The Ray of Displacement and other stories

The Ray of Displacement and other stories Harriet Prescott Spofford
  • Title: The Ray of Displacement and other stories
  • Author: Harriet Prescott Spofford
  • ISBN: -
  • Page: 390
  • Format: Kindle Edition
  • The Ray of Displacement and other stories Harriet Prescott Spofford The Ray of Displacement and other stories an excerpt from the beginning of THE RAY OF DISPLACEMENT IT would interest none but students should I recite the circumstances of the discovery Prosecuting my usual researches I seemed rather to have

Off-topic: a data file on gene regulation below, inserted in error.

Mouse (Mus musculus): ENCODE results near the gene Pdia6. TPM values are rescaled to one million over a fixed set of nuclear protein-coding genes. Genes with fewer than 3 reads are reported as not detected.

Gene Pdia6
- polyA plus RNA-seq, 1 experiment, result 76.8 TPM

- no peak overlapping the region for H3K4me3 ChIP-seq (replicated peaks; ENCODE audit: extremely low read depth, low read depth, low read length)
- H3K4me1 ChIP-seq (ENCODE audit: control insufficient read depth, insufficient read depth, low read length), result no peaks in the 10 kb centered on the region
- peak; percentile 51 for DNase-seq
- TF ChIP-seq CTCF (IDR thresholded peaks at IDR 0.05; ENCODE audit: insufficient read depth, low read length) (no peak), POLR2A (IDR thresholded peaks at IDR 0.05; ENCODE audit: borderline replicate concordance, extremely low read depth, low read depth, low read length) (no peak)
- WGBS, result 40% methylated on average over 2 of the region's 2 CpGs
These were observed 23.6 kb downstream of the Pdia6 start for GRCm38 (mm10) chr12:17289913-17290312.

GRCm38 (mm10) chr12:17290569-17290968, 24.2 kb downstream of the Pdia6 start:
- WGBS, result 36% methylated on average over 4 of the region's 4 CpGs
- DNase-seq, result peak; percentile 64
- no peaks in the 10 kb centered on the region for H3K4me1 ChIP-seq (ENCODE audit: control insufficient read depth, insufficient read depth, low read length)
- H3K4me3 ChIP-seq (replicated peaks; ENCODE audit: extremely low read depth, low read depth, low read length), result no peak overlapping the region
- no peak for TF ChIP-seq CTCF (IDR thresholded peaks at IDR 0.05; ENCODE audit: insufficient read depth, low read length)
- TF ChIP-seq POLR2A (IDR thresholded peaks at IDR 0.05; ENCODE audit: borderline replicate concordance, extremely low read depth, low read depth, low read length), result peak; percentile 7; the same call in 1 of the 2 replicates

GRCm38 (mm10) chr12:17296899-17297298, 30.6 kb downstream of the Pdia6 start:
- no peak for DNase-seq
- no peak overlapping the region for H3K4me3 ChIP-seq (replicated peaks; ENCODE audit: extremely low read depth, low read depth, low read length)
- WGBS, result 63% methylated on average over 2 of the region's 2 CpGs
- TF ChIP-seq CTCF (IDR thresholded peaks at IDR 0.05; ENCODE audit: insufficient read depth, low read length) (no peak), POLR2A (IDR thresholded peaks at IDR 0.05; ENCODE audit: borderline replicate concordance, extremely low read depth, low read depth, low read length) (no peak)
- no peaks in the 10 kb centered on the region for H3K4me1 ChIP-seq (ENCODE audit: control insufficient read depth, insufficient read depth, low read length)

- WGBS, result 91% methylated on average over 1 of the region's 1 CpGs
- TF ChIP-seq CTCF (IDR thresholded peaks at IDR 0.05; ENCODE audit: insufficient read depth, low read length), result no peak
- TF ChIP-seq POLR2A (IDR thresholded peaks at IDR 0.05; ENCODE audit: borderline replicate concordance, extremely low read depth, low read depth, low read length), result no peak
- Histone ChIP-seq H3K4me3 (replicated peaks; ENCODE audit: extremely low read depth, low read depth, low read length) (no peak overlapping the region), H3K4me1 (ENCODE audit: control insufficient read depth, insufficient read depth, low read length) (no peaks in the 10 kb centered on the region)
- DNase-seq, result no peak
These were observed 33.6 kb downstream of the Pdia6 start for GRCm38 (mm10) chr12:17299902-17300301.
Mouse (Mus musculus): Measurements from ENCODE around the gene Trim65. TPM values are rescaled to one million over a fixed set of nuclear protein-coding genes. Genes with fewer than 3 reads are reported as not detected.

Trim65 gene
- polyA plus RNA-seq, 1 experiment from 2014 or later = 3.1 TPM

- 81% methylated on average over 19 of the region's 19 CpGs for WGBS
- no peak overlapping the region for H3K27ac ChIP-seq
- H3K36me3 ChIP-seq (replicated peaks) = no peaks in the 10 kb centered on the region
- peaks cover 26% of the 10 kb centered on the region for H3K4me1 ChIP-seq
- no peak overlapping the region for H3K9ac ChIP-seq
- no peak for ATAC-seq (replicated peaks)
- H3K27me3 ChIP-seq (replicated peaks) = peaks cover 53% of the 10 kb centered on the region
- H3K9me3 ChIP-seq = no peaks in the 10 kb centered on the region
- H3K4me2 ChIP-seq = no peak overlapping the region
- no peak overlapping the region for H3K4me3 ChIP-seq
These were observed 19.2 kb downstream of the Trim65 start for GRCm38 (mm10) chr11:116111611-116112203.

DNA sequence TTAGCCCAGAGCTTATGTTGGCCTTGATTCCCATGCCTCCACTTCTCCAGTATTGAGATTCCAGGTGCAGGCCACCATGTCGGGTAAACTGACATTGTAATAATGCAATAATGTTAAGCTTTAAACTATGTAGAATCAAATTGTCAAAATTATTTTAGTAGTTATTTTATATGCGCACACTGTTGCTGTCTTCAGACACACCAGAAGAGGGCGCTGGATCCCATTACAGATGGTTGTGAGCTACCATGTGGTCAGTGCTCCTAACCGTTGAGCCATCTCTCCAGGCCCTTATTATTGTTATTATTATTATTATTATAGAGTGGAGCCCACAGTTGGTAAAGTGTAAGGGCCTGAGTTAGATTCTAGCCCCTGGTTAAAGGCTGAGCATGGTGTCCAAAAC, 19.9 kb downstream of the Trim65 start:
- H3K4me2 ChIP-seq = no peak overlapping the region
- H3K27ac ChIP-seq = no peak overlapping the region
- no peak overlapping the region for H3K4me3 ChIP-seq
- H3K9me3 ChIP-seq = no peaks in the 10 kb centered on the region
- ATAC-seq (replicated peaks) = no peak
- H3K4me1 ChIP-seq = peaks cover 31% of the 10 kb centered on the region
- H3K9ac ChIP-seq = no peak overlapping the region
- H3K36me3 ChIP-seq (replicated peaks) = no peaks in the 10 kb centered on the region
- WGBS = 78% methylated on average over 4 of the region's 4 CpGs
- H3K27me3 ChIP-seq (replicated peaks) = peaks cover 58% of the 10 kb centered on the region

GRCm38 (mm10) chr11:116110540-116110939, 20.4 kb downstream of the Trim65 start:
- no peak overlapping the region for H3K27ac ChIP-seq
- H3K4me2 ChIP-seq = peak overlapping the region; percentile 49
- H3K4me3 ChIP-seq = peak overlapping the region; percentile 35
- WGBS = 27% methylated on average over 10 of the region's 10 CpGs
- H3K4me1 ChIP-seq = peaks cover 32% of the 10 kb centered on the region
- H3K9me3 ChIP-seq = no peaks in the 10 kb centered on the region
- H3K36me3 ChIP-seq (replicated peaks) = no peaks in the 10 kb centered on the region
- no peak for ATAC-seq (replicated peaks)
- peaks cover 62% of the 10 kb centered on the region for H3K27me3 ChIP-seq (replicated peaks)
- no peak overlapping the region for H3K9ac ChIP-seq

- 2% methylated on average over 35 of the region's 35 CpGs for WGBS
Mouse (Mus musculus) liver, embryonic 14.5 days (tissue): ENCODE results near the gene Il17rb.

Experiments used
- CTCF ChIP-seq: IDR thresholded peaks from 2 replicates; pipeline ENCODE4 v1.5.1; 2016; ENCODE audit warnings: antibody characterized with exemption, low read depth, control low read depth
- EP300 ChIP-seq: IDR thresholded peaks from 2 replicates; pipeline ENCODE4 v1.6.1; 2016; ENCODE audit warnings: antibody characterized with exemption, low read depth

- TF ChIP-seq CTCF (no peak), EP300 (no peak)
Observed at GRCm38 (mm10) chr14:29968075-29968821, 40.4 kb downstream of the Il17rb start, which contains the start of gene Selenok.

an excerpt from the beginning of THE RAY OF DISPLACEMENT IT would interest none but students should I recite the circumstances of the discovery Prosecuting my usual researches, I seemed rather to have stumbled on this tremendous thing than to have evolved it from formul Of course, you already know that all molecules, all atoms, are separated from each other by spaces pan excerpt from the beginning of THE RAY OF DISPLACEMENT IT would interest none but students should I recite the circumstances of the discovery Prosecuting my usual researches, I seemed rather to have stumbled on this tremendous thing than to have evolved it from formul Of course, you already know that all molecules, all atoms, are separated from each other by spaces perhaps as great, when compared relatively, as those which separate the members of the stellar universe And when by my Y ray I could so far increase these spaces that I could pass one solid body through another, owing to the differing situation of their atoms, I felt no disembodied spirit had wider, freer range than I Until my discovery was made public my power over the material universe was practically unlimited Le Sage s theory concerning ultra mundane corpuscles was rejected because corpuscles could not pass through solids But here were corpuscles passing through solids As I proceeded, I found that at the displacement of one one billionth of a centimeter the object capable of passing through another was still visible, owing to the refraction of the air, and had the power of communicating its polarization and that at two one billionths the object became invisible, but that at either displacement the subject, if a person, could see into the present plane and all movement and direction were voluntary I further found my Y ray could so polarize a substance that its touch in turn temporarily polarized anything with which it came in contact, a negative current moving atoms to the left, and a positive to the right of the present plane My first experience with this new principle would have made a less determined man drop the affair Brant had been by way of dropping into my office and laboratory when in town As I afterwards recalled, he showed a signal interest in certain toxicological experiments Man alive I had said to him once, let those crystals alone A single one of them will send you where you never see the sun I was uncertain if he brushed one off the slab He did not return for some months His wife, as I heard afterwards, had a long and baffling illness in the meantime, divorcing him on her recovery and he had remained out of sight, at last leaving his native place for the great city He had come in now, plausibly to ask my opinion of a stone a diamond of unusual size and water I put the stone on a glass shelf in the next room while looking for the slide You can imagine my sensation when that diamond, with something like a flash of shadow, so intense and swift it was, burst into a hundred rays of blackness and subsided a pile of carbon I had forgotten that the shelf happened to be negatively polarized, consequently everything it touched sharing its polarization, and that in pursuing my experiment I had polarized myself also, but with the opposite current thus the atoms of my fingers passing through the spaces of the atoms of the stone already polarized, separated them negatively so far that they suffered disintegration and returned to the normal Good heavens What has happened I cried before I thought In a moment he was in the rear room and bending with me over the carbon Well, he said straightening himself directly, you gave me a pretty fright I thought for a moment that was my diamond But it is I whispered.